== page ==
Furthermore, wildcards return to grant players one passive ability for their class. From what I saw, you have options to carry two primary weapons, open all eight gun attachment slots, or even equip six perks in total. Speaking of perks, series staples like Cold-Blooded, Ninja, Ghost, Scavenger, and are also mixed into the fold to help customize your playstyle further.
And the last notable feature included in your loadout options is scorestreaks; the other form of killstreaks but instead tied to the match score earned to encourage objective play. From what I saw, these were your standard set of streak-style abilities like the Spy Plane (basically a UAV), Artillery, Attack Helicopter, and Napalm Strikes (the inclusion of which will no doubt require further scrutiny given Cold War’s post-Vietnam War setting for multiplayer).
The Smaller Details And The Big Takeaway
With all that said, Black Ops Cold War is, well, reliable–it’s Call of Duty with some new features and a few twists backed by a solid FPS foundation. Its audio/sound cues for enemy activity seem sharper than Modern Warfare, while offering similar quick time-to-kill that feels tuned for a slightly more tactical approach to combat. Health regeneration is part of the game, but without a stim-like ability. You also have unlimited sprint at all times, there’s no mounting your weapon on corners, and you won’t be peeking through or kicking down doors. It’s as if the game is streamlining gameplay variables to place a bit more emphasis on how you build your guns and class abilities.
It doesn’t set out to reinvent the series, but in a world where Modern Warfare built itself as a strong service-style game, Black Ops Cold War has a lot of work to prove that it’s worth your time and money. Some folks play Call of Duty routinely every year like it’s Madden or NBA 2K, and that’s fine, but if you’re on the fence, Black Ops Cold War hasn’t provided a clear reason to leave last year’s experience behind just yet.
Keep in mind that while I had about 3 hours with the game, there’s still more in store for the full release. We still haven’t seen the objective-based Fireteam mode that pits 10 teams of four against each other in land-sea-air combat scenarios. And there are sure to be more maps that could bring out the best in its game modes. Currently, we’re a bit unclear on the details of how this new game will integrate with Warzone too, other than the fact that there is cross-progression, exclusive items, and narrative tie-ins for the free-to-play battle royale, but these could be neat incentives.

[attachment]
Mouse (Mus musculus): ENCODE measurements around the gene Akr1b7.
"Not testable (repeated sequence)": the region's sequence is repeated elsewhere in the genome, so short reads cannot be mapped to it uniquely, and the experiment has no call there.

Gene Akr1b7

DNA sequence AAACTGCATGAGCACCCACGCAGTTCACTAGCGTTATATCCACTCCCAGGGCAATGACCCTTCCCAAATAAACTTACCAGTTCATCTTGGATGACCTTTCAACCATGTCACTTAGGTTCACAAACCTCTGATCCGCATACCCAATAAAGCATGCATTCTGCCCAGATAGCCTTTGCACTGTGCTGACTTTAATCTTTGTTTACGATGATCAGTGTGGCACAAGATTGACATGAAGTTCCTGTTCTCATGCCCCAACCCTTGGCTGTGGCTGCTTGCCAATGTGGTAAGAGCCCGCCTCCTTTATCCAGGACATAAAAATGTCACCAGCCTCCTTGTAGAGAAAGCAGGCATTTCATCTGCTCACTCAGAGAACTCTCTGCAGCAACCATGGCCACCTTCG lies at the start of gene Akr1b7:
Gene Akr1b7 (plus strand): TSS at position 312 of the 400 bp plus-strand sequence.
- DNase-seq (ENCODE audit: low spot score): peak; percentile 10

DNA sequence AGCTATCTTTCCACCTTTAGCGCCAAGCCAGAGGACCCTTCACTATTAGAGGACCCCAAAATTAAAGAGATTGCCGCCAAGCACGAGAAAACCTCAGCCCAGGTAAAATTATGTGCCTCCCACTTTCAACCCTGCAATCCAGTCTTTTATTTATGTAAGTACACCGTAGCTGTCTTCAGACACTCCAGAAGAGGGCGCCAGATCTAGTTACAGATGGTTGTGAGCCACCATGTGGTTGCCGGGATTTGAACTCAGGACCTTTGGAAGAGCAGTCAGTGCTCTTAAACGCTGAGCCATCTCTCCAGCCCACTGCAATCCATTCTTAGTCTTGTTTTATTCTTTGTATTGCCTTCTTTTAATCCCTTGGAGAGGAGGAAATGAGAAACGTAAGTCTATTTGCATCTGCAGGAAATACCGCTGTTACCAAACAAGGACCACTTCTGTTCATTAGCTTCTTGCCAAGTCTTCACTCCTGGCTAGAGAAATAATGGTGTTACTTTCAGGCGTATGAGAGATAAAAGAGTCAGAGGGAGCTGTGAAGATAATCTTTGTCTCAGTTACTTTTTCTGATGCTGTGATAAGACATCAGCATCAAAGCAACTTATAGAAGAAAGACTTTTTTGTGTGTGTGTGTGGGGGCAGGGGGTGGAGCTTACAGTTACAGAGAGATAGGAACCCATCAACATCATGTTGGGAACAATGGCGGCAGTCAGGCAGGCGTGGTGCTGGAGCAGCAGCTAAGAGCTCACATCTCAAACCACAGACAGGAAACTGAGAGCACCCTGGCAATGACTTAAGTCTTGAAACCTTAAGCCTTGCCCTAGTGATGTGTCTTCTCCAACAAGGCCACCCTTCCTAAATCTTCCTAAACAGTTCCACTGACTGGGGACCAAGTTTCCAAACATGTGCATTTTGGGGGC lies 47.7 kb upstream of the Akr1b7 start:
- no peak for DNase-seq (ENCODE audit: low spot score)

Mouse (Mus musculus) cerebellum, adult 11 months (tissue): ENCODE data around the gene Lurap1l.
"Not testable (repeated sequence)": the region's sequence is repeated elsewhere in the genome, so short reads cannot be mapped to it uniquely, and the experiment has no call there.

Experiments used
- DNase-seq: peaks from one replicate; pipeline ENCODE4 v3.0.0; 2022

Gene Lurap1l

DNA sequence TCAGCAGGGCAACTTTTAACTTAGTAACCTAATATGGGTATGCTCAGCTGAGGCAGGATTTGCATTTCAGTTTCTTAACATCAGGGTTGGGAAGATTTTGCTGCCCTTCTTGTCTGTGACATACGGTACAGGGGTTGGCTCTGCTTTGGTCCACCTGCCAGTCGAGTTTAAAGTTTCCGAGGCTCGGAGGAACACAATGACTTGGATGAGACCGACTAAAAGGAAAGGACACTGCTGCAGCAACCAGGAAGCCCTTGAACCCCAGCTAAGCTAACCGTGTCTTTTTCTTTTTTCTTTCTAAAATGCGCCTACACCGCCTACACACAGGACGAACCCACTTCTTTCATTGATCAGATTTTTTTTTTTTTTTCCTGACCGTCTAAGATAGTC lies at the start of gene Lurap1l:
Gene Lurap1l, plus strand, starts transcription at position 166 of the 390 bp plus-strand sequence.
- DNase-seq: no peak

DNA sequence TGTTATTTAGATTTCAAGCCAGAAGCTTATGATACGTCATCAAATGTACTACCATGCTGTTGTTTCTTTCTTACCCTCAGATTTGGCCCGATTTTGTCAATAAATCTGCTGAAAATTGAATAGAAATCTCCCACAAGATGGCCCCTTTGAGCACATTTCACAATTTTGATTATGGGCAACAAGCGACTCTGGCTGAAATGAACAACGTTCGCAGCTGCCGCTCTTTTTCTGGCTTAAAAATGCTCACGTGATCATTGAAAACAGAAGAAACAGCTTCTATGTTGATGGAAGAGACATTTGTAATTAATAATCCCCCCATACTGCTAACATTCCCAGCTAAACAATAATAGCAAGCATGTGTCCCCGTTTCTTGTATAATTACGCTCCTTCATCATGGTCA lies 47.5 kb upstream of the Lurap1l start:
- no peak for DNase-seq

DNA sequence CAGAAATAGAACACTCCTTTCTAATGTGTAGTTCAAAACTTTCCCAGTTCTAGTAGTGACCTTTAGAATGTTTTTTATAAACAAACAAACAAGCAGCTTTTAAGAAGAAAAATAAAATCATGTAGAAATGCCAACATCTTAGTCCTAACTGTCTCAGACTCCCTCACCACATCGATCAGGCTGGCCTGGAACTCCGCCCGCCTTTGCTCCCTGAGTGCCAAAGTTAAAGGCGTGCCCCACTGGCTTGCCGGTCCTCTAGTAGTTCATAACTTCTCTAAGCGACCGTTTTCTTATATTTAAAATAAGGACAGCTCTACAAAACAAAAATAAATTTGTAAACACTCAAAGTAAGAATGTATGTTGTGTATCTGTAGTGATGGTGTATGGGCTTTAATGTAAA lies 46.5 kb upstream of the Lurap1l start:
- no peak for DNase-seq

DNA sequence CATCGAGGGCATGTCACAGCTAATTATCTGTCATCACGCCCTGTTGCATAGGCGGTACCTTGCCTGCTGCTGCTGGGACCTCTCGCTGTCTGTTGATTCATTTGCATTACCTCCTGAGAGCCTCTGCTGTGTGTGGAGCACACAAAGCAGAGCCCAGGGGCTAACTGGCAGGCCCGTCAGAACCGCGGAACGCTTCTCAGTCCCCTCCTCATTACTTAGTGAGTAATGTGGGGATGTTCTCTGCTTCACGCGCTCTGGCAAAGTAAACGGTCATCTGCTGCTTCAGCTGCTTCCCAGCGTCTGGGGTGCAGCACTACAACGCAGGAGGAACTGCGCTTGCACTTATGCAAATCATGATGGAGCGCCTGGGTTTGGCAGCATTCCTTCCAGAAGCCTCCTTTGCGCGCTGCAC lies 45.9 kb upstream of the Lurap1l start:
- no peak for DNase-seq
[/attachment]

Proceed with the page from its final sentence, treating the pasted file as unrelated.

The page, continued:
Call of Duty: Black Ops Cold War launches for PS4, Xbox One, and PC on November 13 and for next-gen Xbox Series X/S and PS5 sometime this Holiday as well. And we have much more coverage of the game to tide you over, such as all the details of the conspiracy-laden single-player campaign that looks to be doing some new, wild things for the franchise.
The newest Operator to join Modern Warfare is the famous Italian rapper Fabio Rovazzi, playing a sharpshooter named Morte who loves Spaghetti Westerns. In the Morte Operator Bundle, players get the brand-new character, his “Sentenza” skin, and two Legendary Blueprints. Alongside Morte’s bundle is the Devourer package, which includes a Legendary Assault Rifle Blueprint.
On the multiplayer side, Modern Warfare received a playlist update filled with party games. Dubbed the Party Mode Moshpit playlist, players can experience a curation of more casual game modes like Gun Game. An additional playlist, titled 2v2 Gunfight, is also live and features the standard version of the mode and Gunfight On-Site Procurement (OSP). The latter disables the loadout, instead forcing players to rely on weapons found at random spots around the map.
Further playlist updates include Standard Ground War replacing Boots on the Ground War and Demolition being moved from the Quick Play menu to the Feature Playlist spotlight. Meanwhile, Shoot the Ship hasn’t gone anywhere.
Warzone Rumble And Vehicles Returns
Warzone sees some changes this week as well, including the return of Warzone Rumble. The massive 50v50 mode is back and will feature an experience based around Verdansk Stadium. Additionally, classic Battle Royale and Plunder modes will rotate throughout the week; King Slayer Trios and Plunder: Blood Money has been removed, while Plunder Trios was added.
Call of Duty Mobile gets a brand-new map this week–though it’s not “new” to long-time Call of Duty fans. Terminal, from Call of Duty: Modern Warfare 2, will join the game’s map rotation. And at the same time, a cooperative, hoard-based game mode called Attack of the Undead will also go live.